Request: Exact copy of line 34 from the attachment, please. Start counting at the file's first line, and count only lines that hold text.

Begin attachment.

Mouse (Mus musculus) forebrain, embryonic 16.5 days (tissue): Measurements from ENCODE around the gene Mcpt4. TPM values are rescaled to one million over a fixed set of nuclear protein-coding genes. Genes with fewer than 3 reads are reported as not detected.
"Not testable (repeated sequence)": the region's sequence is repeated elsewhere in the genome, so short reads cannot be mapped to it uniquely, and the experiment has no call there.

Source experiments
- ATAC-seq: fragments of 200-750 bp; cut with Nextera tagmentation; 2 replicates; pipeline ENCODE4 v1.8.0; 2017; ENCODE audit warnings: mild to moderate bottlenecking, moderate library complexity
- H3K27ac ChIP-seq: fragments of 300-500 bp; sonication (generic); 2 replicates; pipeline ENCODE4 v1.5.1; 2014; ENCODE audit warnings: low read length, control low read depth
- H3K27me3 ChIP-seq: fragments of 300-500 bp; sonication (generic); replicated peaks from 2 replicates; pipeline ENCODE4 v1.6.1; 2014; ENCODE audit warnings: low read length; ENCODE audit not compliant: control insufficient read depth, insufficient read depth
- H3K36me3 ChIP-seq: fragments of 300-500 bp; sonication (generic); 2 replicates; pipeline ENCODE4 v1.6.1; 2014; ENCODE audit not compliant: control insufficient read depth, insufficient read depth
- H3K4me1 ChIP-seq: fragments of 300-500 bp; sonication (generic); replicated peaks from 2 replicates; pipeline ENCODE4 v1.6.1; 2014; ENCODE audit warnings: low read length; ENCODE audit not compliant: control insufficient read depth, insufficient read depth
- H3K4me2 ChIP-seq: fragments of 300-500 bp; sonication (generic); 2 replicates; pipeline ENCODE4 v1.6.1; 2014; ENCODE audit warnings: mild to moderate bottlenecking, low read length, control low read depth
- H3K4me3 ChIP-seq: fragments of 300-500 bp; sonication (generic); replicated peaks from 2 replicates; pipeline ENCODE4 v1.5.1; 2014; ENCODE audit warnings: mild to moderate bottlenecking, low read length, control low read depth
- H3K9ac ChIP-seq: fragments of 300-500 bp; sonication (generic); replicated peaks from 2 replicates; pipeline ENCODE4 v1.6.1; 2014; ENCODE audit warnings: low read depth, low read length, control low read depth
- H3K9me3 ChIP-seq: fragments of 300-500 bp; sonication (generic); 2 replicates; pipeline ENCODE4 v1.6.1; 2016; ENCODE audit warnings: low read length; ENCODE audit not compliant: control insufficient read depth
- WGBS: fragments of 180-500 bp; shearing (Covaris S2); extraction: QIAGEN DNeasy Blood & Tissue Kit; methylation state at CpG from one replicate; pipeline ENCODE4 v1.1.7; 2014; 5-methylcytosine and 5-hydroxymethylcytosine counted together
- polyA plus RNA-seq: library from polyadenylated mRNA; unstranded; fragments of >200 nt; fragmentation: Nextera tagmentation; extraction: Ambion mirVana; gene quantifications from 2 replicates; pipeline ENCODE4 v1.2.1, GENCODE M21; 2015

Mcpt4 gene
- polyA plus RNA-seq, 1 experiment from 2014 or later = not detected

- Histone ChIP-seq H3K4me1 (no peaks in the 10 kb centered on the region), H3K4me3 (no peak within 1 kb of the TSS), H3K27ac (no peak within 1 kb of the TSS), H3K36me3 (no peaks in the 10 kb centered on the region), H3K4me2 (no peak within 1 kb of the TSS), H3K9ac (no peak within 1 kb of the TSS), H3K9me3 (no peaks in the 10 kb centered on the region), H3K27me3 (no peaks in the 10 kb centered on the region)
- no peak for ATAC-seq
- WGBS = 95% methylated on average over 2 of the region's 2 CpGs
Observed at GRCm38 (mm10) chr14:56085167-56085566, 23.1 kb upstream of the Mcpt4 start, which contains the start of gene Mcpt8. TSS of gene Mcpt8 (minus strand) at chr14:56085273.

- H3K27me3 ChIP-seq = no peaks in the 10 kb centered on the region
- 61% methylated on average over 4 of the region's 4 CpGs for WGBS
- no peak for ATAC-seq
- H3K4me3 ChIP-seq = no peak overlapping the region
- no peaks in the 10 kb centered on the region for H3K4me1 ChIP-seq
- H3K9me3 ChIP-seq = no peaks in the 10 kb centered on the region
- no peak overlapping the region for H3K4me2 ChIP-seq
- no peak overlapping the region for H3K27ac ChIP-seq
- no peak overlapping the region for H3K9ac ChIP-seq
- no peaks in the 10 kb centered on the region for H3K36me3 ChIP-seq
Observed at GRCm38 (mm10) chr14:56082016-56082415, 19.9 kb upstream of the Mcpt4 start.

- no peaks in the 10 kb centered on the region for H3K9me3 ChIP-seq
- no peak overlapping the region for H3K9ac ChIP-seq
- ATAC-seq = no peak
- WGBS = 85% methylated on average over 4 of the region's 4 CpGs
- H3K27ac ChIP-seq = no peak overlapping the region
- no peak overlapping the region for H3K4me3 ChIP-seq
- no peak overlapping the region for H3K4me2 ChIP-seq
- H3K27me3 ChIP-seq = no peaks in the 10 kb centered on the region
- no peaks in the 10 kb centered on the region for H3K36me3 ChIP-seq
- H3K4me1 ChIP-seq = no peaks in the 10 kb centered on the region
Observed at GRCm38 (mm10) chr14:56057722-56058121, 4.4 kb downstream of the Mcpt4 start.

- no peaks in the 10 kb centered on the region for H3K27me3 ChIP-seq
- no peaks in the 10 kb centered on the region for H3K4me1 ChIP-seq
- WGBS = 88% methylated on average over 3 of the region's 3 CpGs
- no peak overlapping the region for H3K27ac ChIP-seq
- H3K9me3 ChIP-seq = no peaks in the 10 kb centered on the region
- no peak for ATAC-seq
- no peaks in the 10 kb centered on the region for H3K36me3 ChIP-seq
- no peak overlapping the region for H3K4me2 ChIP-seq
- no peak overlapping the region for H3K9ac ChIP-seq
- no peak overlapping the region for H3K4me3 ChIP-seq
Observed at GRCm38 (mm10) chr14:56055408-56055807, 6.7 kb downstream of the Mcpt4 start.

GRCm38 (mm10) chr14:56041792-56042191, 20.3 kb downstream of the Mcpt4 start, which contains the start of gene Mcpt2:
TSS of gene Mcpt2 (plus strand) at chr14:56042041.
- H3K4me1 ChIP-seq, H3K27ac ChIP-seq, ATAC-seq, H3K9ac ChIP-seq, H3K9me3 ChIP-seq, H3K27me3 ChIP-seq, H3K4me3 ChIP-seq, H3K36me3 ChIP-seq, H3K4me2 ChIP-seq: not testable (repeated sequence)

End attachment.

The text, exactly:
- ATAC-seq = no peak